Upon readmission to WHC on October 17, he was diagnosed by Dr. Qazi with an unspecified infection, not mediastinitis subsequent to CABG surgery performed at WHC by his colleague, Dr. Bafi. Misclassification reduced the apparent incidence of mediastinitis attributable to WHC, Dr. Bafi, and the heart surgery group employed at WHC
If misclassification is random, it has no effect on the incidence of mediastinitis of a surgeon, a group of affiliated surgeons, or a hospital. However, if misclassification is systematic — that is, if admitting physicians have a propensity to misclassify certain patients with post-operative mediastinitis, such as those patients whose infections were caused by the admitting physician or a colleague — then the reported rate of infection is biased downward. Surgeons in the same group are especially vulnerable to the temptation to cover up each others’ errors.
This problem could be significantly attenuated if hospitals did not permit physicians potentially responsible for medical errors to make subsequent diagnoses that might implicate them or their colleagues. In any case where a medical error is plausible, hospitals should require that these diagnoses to be made by the most disinterested qualified physician rather than the attending physician, who is almost always conflicted.
As CMS begins to use denial of Medicare reimbursement as a financial incentive to improve quality. it should take seriously the risk that hospitals and attending physicians, who have inherent conflicts of interest in the diagnosis of medical error, will adapt to the new rules by misclassifying patients or even allowing them to die.
Section 5001(c) of the [Deficit Reduction Act of 2005] requires hospitals to begin reporting on October 1, 2007 the secondary diagnoses that are present on the admission (POA) of patients. By October 1, 2007, the Secretary must select at least two conditions that are: (1) high cost or high volume or both; (2) assigned to a higher paying DRG when present as a secondary diagnosis; and (3) reasonably preventable through application of evidence-based guidelines. Beginning October 1, 2008, cases with these conditions would not be assigned to a higher paying DRG unless they were present on admission.
In the proposed rule, CMS considered 13 and proposed to select 6 conditions that would be subject to the provision. While there were some public comments that said CMS should only select serious preventable events (Object left in surgery, blood incompatibility and air embolism), CMS believes there is a significant public health interest in selecting more. Based on public comments, CMS decided not to select 1 of the original six conditions (septicemia) but added an additional 2 (falls and mediastinitis—a preventable surgical site infection that follows heart surgery). In addition, CMS selected catheter associated urinary tract infections, pressure ulcers and vascular catheter associated infections. CMS also indicated that it will work to create a code to identify ventilator associated pneumonia as well as determine when septicemia and deep vein thrombosis are not present on admission and preventable in the hospital so that these conditions may be included in the future.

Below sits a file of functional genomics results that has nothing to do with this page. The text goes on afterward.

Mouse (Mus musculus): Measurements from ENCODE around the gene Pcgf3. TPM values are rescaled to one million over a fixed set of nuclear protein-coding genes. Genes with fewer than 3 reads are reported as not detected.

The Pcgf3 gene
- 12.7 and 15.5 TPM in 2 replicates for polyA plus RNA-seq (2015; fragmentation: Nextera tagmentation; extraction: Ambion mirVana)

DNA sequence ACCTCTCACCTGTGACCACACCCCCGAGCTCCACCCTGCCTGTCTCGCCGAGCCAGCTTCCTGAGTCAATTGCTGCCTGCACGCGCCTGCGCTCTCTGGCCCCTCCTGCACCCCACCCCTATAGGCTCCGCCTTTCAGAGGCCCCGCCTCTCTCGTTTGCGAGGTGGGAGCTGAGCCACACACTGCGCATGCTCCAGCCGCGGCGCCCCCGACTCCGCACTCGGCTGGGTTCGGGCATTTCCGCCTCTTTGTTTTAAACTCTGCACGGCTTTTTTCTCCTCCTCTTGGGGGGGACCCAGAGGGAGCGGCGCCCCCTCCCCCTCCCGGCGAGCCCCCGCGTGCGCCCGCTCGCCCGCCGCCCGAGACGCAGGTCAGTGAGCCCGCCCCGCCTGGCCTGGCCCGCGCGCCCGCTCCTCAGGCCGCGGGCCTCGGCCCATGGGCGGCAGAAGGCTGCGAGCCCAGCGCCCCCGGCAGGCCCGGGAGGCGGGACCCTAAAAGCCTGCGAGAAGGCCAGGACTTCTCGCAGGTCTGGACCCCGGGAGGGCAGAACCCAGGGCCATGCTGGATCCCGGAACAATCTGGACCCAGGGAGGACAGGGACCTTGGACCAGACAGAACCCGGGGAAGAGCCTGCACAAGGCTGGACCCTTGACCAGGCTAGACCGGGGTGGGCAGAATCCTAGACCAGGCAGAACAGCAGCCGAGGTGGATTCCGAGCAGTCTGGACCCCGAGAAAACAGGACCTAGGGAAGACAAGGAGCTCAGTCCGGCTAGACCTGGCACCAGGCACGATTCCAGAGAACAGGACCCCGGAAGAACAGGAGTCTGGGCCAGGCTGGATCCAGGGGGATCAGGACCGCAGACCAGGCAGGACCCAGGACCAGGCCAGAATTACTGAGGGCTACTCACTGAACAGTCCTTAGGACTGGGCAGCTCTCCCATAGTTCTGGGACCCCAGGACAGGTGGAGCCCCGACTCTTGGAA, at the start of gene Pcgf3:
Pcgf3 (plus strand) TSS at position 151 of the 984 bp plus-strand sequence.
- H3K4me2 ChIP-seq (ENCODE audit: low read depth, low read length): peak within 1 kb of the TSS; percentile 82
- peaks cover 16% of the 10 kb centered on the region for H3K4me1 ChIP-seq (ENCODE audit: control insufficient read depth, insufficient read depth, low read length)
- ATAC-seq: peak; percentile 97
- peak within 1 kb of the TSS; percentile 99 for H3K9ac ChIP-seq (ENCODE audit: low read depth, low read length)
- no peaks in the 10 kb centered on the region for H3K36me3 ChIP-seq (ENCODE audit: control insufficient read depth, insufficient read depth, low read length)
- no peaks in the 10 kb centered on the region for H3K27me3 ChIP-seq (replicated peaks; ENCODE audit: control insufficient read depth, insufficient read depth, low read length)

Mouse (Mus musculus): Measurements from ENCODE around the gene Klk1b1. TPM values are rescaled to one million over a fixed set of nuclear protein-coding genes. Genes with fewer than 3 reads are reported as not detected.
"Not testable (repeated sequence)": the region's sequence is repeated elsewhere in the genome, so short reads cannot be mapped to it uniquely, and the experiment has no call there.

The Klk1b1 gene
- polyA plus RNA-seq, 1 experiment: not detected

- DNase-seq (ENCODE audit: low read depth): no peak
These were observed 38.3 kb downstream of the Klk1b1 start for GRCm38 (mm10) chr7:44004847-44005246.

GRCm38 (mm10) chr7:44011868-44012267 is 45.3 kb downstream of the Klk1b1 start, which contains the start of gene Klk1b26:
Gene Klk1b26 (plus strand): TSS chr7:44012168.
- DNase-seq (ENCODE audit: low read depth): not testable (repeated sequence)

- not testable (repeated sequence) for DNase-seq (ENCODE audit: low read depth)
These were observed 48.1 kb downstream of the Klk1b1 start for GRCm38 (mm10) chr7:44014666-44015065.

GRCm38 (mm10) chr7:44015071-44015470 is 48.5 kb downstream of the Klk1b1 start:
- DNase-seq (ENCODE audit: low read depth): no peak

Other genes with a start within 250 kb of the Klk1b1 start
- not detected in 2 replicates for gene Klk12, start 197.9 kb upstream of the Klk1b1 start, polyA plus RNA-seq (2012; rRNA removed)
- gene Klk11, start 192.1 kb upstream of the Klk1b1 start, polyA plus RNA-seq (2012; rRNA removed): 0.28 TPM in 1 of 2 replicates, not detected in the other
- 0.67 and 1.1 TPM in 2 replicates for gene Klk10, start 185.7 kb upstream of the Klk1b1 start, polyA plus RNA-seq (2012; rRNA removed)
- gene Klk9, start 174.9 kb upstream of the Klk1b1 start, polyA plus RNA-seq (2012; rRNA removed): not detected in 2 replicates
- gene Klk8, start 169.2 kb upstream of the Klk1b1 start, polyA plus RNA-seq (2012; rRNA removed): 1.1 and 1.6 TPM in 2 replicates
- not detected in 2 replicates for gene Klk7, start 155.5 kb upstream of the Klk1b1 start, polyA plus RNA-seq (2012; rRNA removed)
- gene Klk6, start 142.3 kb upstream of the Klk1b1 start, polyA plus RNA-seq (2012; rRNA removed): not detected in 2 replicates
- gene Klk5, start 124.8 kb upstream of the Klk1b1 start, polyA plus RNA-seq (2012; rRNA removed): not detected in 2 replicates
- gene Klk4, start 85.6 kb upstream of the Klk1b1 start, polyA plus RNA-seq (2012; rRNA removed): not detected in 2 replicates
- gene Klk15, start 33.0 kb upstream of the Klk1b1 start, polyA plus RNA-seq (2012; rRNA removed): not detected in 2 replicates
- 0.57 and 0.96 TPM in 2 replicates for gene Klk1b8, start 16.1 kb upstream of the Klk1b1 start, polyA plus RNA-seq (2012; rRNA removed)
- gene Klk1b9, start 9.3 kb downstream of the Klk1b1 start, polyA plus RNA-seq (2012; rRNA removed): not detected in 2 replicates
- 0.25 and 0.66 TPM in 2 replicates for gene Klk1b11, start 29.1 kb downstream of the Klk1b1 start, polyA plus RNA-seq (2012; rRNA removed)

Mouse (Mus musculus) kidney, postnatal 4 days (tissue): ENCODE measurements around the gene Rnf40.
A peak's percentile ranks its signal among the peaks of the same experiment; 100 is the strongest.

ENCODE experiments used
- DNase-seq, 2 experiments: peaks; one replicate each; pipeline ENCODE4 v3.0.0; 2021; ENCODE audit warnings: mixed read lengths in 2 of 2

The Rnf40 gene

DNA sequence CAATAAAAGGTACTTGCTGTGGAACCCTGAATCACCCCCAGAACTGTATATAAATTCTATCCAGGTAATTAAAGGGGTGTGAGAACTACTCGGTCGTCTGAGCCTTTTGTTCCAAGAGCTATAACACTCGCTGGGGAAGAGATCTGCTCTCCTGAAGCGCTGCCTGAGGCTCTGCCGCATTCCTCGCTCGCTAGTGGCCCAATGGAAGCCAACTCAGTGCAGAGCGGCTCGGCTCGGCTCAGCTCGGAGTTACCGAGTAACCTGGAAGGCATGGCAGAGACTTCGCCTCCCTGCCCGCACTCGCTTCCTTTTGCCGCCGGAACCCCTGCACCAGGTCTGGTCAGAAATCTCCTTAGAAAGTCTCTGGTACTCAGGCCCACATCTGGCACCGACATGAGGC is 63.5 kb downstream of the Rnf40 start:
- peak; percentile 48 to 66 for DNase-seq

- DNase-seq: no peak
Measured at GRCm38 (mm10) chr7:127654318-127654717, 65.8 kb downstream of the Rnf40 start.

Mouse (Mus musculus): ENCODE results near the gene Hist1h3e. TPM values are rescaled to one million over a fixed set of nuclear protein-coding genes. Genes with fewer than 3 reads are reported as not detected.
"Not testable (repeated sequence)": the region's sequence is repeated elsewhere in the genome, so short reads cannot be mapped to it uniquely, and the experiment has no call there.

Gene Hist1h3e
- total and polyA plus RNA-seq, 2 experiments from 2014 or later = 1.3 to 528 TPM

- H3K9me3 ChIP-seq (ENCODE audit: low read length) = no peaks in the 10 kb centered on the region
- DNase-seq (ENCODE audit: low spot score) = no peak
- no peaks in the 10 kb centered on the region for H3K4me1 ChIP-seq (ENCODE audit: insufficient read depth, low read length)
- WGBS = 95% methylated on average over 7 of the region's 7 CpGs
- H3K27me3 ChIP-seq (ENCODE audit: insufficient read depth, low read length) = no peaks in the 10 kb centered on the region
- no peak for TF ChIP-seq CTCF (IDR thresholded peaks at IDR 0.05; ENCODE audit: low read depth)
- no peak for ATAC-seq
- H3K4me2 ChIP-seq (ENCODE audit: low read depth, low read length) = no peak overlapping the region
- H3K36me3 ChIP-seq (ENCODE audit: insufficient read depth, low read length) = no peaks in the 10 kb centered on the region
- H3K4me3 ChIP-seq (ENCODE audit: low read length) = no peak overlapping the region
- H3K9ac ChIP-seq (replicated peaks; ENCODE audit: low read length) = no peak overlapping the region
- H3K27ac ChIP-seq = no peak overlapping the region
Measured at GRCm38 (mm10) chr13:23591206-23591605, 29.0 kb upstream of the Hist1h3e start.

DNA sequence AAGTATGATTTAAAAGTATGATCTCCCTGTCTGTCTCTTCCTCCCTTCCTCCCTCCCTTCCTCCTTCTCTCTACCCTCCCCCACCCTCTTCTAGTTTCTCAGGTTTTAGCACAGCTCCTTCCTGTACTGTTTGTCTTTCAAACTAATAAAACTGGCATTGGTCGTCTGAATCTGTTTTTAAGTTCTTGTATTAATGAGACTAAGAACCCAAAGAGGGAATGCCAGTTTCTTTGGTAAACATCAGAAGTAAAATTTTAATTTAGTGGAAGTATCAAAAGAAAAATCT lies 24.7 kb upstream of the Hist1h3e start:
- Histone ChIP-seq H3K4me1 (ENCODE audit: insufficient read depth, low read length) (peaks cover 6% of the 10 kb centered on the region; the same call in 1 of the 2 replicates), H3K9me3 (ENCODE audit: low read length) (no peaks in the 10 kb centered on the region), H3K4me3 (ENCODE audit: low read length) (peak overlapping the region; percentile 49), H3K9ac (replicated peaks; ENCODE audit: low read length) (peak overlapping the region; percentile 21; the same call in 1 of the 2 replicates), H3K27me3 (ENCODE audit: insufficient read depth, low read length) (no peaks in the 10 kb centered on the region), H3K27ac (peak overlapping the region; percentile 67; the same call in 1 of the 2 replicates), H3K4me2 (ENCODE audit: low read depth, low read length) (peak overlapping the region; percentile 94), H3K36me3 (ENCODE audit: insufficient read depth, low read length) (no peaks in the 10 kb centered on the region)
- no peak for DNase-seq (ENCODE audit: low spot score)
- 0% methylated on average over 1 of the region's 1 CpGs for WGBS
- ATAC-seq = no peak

Section V. Management Strategies: Reduction of Perioperative Mortality and Morbidity
E. Reducing the Risk of Perioperative Infections
Several methods exist to reduce the risk of wound infections in patients undergoing CABG. These include the following:
- Interval reporting to individual surgeons regarding their respective wound-infection rates
- Adherence to sterile operative technique
- Skin preparation with topical antiseptics
- Clipping rather than shaving the skin
- Avoidance of hair removal
- Reduction of operating room traffic
- Laminar-flow ventilation
- Shorter operations
- Minimization of electrocautery
- Avoidance of bone wax
- Use of double-glove barrier techniques for the operating room team
- Routine use of a pleural pericardial flap
- Aggressive perioperative glucose control in patients with diabetes through the use of continuous intravenous insulin infusion (reduces perioperative hyperglycemia and its associated infection risk)
- Avoidance of homologous blood transfusions after CABG may reduce the risk of both viral and bacterial infections (this is due to an immunosuppressive effect of transfusion). Leukodepletion of transfused blood also reduces this effect. This can be accomplished by regional blood blanks at the time of donation or at the bedside by use of a transfusion filter.
Preoperative antibiotic administration reduces by 5-fold the risk of postoperative infection. Efficacy depends on adequate drug tissue levels before microbial exposure. Cephalosporins are the agents of choice. Table 7 identifies appropriate choices, doses, and routes of therapy. A 1-day course of intravenous antimicrobials is as effective as 48 hours or more. Therapy should be administered within 30 minutes of incision and again in the operating room if the operation exceeds 3 hours.
If deep sternal wound infection does occur, aggressive surgical debridement and early vascularized muscle flap coverage are the most effective methods for treatment, along with long-term systemic antibiotics.